End in Sight for Va. Budget Impasse?

End in Sight for Va. Budget Impasse?

After a 133-day deadlock over the state's two-year, $72 billion budget, the Virginia Senate agreed last week to demands by House Republicans to postpone debate on a massive new investment in the state's transportation infrastructure.

Gov. Tim Kaine (D), along with a bipartisan coalition of senators and House Democrats, had sought to boost transportation spending by $1 billion of new revenue per year. But the House GOP balked at increasing taxes and fees while Virginia was enjoying a budget surplus.

"It's difficult to pass new taxes on people after we increased taxes two years ago," said Del. Vince Callahan (R-34), chair of the House Appropriations Committee. "We've had a $4 billion surplus over the last three years."

Callahan promised that the General Assembly would reconvene, possibly in the fall, to take on the transportation funding issue.

Del. Brian Moran (D-46) said he is skeptical that House Republicans will allow meaningful spending increases for transportation, as many are ideologically opposed to tax increases.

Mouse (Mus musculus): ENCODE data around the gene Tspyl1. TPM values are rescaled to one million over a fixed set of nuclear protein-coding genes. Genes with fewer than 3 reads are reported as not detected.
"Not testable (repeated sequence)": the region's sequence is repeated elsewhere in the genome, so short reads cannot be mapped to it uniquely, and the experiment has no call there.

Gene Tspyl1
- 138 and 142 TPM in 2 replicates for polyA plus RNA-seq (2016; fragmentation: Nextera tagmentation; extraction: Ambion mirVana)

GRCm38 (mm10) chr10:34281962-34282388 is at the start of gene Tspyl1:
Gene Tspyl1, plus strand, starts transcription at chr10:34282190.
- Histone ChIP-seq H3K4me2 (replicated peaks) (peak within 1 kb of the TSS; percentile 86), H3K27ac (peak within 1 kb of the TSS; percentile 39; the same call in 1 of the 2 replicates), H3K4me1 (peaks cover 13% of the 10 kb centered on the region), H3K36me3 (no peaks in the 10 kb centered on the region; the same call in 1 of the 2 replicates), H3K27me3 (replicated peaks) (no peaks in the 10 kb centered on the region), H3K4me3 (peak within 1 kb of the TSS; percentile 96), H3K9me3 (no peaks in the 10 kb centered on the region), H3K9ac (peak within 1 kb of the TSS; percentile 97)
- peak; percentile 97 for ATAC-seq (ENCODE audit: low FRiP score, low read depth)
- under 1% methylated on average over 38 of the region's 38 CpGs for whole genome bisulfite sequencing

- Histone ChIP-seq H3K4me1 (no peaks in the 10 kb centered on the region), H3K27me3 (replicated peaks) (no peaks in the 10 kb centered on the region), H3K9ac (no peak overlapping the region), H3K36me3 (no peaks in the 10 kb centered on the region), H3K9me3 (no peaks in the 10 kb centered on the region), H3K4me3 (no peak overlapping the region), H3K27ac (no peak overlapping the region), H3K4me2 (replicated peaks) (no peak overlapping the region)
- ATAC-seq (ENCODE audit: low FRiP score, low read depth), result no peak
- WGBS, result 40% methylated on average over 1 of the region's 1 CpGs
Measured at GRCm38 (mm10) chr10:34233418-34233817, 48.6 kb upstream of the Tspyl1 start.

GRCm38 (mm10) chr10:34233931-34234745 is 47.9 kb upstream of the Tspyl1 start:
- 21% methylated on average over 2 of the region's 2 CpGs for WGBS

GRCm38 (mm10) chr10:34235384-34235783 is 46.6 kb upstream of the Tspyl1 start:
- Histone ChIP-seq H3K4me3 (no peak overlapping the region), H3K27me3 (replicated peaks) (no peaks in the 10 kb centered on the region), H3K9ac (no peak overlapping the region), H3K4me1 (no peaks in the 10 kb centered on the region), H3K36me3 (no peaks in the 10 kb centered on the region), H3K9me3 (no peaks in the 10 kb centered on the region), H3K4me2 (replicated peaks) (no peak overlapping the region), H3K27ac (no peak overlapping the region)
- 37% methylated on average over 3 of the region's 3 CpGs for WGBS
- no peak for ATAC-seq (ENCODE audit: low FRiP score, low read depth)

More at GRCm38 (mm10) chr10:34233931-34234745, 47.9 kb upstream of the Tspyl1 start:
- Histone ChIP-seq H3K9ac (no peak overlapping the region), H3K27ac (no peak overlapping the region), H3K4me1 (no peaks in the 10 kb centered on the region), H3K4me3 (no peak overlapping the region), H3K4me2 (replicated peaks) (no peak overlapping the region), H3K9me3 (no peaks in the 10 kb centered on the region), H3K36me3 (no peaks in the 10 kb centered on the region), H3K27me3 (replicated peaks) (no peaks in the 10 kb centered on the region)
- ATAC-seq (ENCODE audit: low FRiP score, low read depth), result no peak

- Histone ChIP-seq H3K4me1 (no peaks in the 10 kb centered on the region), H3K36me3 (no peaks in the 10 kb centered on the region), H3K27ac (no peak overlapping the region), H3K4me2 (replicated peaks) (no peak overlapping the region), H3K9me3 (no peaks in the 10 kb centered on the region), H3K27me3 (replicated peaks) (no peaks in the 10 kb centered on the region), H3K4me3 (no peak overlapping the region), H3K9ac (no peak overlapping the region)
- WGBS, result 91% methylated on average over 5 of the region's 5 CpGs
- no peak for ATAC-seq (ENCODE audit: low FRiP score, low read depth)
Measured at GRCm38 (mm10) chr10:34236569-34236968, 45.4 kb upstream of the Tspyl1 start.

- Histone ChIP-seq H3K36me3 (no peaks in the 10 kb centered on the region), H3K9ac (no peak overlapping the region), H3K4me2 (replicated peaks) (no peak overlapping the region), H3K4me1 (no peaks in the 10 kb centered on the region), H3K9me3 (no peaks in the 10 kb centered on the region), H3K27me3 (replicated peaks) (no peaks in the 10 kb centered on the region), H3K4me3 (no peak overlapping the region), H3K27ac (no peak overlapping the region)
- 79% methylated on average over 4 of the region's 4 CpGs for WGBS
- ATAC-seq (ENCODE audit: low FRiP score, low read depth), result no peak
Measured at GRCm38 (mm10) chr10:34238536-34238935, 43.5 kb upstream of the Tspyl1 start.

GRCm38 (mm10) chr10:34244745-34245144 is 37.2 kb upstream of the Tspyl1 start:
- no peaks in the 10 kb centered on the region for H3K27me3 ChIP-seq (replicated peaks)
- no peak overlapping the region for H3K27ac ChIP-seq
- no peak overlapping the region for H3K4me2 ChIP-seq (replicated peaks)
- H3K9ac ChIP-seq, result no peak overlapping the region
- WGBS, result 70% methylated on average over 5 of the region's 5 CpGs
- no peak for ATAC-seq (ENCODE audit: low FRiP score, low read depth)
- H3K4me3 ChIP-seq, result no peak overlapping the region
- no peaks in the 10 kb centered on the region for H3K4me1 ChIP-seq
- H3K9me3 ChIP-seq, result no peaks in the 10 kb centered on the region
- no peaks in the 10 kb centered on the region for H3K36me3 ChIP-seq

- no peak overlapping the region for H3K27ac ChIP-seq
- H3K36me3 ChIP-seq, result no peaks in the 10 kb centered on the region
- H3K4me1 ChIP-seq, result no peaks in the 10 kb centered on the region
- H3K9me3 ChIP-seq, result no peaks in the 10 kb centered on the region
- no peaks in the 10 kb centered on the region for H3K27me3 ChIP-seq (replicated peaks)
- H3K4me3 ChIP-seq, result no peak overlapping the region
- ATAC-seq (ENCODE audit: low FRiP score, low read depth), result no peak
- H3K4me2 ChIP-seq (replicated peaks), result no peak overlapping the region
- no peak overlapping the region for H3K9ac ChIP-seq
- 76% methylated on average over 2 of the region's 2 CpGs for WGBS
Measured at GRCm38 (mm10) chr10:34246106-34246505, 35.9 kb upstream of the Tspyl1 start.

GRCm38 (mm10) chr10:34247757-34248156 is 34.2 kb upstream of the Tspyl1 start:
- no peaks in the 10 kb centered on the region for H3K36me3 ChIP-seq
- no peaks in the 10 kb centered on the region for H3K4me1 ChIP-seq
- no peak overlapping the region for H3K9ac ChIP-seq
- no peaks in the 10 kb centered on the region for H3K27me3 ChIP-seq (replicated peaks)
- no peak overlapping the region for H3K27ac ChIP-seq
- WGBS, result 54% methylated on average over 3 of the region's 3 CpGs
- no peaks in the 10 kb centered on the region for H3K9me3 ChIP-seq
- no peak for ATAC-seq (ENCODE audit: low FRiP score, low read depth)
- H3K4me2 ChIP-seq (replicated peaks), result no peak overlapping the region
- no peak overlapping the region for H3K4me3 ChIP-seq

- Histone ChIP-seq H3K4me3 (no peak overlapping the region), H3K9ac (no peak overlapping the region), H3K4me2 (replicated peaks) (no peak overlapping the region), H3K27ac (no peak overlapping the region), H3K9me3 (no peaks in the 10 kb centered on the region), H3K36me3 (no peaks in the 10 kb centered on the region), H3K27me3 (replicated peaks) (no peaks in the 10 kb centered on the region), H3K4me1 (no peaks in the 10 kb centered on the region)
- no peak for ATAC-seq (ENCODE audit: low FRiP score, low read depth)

"Their rhetoric is that they'll do something later, but I'm skeptical that those in the House will actually tackle transportation, whether it's May, September or 2007. If they're opposed to tax increases in May, why would they have changed their minds this fall?"

Moran said the lack of action on transportation could be a blessing in disguise for Northern Virginia Democrats, as it gives them a salient issue to challenge Republican incumbents.

"I think this has dire consequences for Northern Virginia Republicans," Moran said. "Their constituents are stuck in traffic and they're refusing to take action."

Callahan said he is not worried. Internal polling of his constituents in Great Falls and McLean indicated a majority did not support increasing taxes for transportation, he said.

Though the General Assembly appears close to resolving the budget deadlock, House Speaker William Howell (R-Stafford) said a few differences of opinion remain over education and capital spending.

Howell said transportation spending is a top priority for the House GOP, as their proposed budget includes $850 million for transportation projects.

"The people of Virginia should not have to pay more to their government to get the General Assembly to fulfill its responsibility to appropriately prioritize spending," Howell said. "House Republicans understand this, which is why transportation consistently has been — and remains — a top priority for us in crafting a new state budget."